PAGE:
The South African government has ordered Jupiter Mines to suspend mining at its 49.9 per cent-owned Tshipi manganese mine over alleged breaches.
Newly listed Jupiter (ASX:JMS) said in an ASX announcement on Monday that it had been served a “Section 54 Notice” that “cites breaches relating mainly to recent pit wall failure and to drilling and blasting patterns”.
OM Holdings (ASX:OMH) and black economic empowerment group Ntsimbintle Mining own the remaining 50.1 per cent interest in Tshipi.
While mining operations have been suspended, processing, logistics and shipping were continuing normally.
The news sent shares down 8.6 per cent to 32c on Monday morning. The stock listed at 40c in April.
The manganese producer earned itself the accolade of the biggest float in years after making its debut on the ASX in April on the back of a successful $240 million raising.
Manganese is the fourth-most-traded metal in the world. Click here to read more about ASX manganese stocks.
Jupiter says Tshipi is “comfortably ahead” of target for the financial year to July, having shipped 1.6 million tonnes against a target of 1.3 million tonnes.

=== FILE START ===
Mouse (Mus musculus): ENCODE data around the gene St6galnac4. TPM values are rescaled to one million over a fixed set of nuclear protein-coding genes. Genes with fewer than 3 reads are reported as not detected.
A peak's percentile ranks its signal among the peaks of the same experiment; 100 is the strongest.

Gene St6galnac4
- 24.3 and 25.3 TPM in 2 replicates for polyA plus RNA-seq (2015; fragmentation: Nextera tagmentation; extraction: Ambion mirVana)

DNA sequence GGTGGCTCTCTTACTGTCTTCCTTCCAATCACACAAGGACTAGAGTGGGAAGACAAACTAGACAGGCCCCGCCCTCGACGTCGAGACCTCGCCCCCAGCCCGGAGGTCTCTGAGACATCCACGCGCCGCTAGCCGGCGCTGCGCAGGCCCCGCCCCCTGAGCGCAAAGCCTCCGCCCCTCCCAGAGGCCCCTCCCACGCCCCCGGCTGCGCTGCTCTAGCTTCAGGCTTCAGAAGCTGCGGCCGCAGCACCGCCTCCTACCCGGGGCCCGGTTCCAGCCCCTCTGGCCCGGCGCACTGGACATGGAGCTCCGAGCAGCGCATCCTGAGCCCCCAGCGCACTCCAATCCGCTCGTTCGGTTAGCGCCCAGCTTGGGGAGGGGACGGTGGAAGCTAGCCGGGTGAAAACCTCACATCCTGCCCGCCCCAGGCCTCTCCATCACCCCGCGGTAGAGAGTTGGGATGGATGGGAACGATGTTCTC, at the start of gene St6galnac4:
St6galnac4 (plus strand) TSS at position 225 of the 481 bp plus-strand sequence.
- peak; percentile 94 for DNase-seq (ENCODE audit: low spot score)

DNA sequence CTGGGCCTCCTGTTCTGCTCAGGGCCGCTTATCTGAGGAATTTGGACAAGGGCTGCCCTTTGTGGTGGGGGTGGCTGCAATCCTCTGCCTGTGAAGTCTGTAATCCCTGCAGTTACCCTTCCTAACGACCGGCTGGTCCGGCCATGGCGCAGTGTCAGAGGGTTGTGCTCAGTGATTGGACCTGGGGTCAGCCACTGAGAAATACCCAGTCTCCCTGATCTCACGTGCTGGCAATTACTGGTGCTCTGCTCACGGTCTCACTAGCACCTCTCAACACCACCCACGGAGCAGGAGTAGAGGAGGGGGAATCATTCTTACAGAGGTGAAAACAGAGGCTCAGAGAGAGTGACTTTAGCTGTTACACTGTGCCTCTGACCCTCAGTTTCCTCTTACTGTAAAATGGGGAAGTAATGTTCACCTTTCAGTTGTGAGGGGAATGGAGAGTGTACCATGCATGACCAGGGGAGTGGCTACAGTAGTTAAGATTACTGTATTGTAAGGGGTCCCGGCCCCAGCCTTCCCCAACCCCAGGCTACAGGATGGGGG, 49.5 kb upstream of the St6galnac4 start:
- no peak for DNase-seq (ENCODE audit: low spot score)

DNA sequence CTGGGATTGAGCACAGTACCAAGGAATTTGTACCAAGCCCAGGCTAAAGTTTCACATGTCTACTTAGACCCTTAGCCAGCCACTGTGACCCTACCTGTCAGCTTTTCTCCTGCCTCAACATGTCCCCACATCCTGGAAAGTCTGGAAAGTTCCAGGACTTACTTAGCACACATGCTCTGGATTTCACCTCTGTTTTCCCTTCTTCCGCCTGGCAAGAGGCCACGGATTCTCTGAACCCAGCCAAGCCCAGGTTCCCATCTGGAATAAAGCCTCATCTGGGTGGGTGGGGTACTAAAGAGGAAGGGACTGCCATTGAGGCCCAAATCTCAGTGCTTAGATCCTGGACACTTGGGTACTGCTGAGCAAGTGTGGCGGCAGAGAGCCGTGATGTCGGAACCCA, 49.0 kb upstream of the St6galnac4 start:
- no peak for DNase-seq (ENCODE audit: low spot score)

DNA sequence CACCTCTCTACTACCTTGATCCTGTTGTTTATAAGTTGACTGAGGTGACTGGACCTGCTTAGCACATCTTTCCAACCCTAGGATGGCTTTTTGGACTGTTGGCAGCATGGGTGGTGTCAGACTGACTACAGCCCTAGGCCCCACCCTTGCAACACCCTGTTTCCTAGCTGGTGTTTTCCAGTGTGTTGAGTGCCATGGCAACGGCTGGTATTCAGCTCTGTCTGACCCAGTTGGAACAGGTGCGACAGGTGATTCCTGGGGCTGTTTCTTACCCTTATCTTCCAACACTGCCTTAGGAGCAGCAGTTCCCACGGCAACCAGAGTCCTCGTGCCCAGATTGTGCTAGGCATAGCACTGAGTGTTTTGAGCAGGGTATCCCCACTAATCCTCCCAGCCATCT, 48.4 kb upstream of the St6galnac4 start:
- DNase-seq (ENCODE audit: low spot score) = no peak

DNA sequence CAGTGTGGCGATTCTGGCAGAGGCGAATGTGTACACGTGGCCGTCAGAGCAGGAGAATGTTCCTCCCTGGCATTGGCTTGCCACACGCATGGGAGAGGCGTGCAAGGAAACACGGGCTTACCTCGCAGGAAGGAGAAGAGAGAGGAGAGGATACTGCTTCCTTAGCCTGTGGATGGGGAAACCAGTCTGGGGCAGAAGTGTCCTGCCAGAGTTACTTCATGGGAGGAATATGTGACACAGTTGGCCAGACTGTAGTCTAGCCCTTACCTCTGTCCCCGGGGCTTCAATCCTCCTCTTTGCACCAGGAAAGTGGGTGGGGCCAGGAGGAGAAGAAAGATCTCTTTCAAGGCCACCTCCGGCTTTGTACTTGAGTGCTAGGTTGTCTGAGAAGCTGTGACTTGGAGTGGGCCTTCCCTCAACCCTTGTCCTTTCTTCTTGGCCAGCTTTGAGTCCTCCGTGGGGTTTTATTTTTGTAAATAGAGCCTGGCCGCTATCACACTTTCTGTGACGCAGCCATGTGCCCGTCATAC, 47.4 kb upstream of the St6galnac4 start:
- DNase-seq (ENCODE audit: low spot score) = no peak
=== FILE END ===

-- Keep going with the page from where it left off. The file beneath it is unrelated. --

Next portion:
Sales for August stand at 316,000 tonnes and Tshipi remains on track to meet its commitments of 324,000 tonnes for September.
October sales could be impacted
If the Section 54 Notice is not lifted this week, October sales will be impacted, chairman Brian Gilbertson told investors.
“The Tshipi management team is currently working to resolve these issues and will meet with the [South African authorities] later today to seek the lifting of the Section 54 Notice,” he said.
Foster Stockbroking research analyst Mark Fichera is of the view that the notice will be lifted in the near-term without a material impact to forecasts.
“The company’s figures means Tshipi should ship about 2.2Mt for the 7 months to September,” he said.
“This means Tshipi would then need to ship 1.1Mt in the remaining five months of FY19e to meet its 3.3Mt target. This is equivalent to a run rate of 0.22Mt per month, comfortably below the 0.32Mt shipped in August and September.
“Even if the company did not ship any product in October under a worst case hypothetical scenario, it would then need to ship only 0.28Mt per month in the remaining four months of FY19e, still below recent mining rates.”
In June chief Priyank Thapliyal said better-than-expected sales would see Jupiter more than likely pay shareholders a dividend rather than undertake a share buyback.
Jupiter and its partners in the Tshipi mine plan to pay 1.5 billion South African rand ($143.3 million) back to shareholders.
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The Tshipi board is expected to consider and declare its dividend over the next few weeks, with the Jupiter board considering the payment of its share to Jupiter shareholders soon after.
Stockhead is seeking further comment.